Wednesday, October 16, 2013

Running and serving in Senegal (part 1): first days in Dakar

For those following this running blog, first you should already know that I'm going to be blogging from Africa for a few weeks. And, my apologies, I will also include some non-running topics to avoid creating another transient blog for just a few weeks. Indeed, as part of our engagement, IBM invites us to share about our experience and, since running is an integral part of my life, you'll get the two facets, running and work, in the upcoming posts.

For those who are visiting this blog for the first time, welcome, hope you will enjoy!

This is a first post about my IBM Corporate Service Corps assignment in Senegal. This is an amazing program from IBM, providing an opportunity to employees to spend a month in a developing country to assist local organizations with technical and business skills and make an impact through targeted consulting engagements. Since 2008, more than 200 teams have been deployed to 30 countries and the program has received praised for its positive impact around the globe, starting with a case study from the Harvard Business Review. We are the second team in Senegal.

I arrived this past Sunday in Dakar, as scheduled, at 5:30 am. Most of the team flew in on Friday and got a tour of the city and some orientation on Saturday but we already have a great team spirit among the team, every body was very helpful to get me up to speed. As a matter of fact, Sunday was full of team building and additional orientation activities. As soon as I got to the hotel, I went for a run from to discover the neighborhood as the sun was rising. No better treatment against jet lag (7-hour time difference with home) and after a red eye from the US and 5 hours of sleep!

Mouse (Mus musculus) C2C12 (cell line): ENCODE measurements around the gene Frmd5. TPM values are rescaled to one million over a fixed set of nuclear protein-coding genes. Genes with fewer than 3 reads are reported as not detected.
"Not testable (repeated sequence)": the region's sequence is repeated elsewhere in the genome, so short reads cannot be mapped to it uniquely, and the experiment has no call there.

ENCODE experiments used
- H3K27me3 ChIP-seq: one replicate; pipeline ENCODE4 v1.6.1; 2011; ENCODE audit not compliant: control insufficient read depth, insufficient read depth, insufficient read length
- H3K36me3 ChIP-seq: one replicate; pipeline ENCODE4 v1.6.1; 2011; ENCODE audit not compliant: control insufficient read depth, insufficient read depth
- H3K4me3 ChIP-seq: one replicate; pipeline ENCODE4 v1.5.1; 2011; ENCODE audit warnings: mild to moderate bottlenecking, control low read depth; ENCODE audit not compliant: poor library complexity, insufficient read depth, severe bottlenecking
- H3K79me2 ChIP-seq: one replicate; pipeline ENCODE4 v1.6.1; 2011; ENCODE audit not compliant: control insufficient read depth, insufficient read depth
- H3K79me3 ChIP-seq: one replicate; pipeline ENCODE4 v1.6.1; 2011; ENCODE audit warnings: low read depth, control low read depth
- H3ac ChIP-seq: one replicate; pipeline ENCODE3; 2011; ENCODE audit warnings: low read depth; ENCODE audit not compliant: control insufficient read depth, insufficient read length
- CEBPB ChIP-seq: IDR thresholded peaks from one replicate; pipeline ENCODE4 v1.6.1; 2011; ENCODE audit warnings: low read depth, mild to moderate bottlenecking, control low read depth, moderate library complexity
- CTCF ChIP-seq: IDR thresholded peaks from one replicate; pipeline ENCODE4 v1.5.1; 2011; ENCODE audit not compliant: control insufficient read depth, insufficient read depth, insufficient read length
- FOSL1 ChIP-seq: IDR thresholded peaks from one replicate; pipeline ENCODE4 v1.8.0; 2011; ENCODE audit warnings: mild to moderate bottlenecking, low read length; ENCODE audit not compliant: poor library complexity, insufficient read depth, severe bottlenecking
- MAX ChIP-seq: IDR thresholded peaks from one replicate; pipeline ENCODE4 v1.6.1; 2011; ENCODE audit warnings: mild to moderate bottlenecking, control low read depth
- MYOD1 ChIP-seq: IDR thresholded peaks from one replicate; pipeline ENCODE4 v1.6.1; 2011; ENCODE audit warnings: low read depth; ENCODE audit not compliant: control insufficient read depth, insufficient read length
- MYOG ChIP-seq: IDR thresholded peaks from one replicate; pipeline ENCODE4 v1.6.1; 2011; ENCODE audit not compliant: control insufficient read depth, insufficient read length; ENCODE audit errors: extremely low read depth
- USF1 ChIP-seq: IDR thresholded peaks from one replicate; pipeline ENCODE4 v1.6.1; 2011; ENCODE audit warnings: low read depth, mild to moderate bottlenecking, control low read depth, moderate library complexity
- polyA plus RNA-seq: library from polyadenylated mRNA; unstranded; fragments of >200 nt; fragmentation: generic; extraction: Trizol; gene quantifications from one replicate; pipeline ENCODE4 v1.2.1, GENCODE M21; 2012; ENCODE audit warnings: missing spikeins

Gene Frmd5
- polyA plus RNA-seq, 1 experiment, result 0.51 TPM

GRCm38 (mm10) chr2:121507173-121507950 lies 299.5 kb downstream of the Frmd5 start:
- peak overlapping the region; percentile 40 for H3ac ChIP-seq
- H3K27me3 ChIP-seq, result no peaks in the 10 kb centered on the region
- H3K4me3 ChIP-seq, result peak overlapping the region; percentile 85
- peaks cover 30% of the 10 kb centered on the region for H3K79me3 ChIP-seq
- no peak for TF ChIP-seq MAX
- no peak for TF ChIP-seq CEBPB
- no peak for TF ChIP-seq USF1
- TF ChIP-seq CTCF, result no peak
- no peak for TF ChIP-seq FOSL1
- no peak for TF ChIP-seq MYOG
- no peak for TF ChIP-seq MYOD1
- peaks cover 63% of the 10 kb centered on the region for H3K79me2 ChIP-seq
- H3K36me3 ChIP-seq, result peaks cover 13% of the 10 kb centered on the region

Our hotel is on the Pointe des Almadies, at the most western end of Africa. Literally. It gives quite a feeling to think that this is the closest point to America, yet that we are so far away and there is so much ocean between us. No wonder why this point was chosen as a platform for sending slaves across the Atlantic, specifically from the close by Ile de Gorée which we should visit this coming Saturday.

Pointe des Almadies has been deeply transformed over the past 10 years. From a very poor area, it has become the residence of a few of the country's wealthiest, a few embassies starting with the gigantic US one, the UN local headquarters, several international schools and few high scale condominiums. As a result, the area is rather safe with numerous guards at every building. Mamour, from our local host organization, Pyxera Global (which was still named CDC Solutions 3 weeks ago), was nice enough to drive me around to show me the neighborhood. It turned to be a 3.15-mile loop, close enough to a 5K loop, perfect for some good running. The temperature was already quite high, so I just did two loops. The weather is going to be very predictable with temperatures of 79F/26C at night and 88F/31C during the day, and a humidity between 76 to 90%, definitely on the painful side for running, or even standing outside and in areas without air conditioning.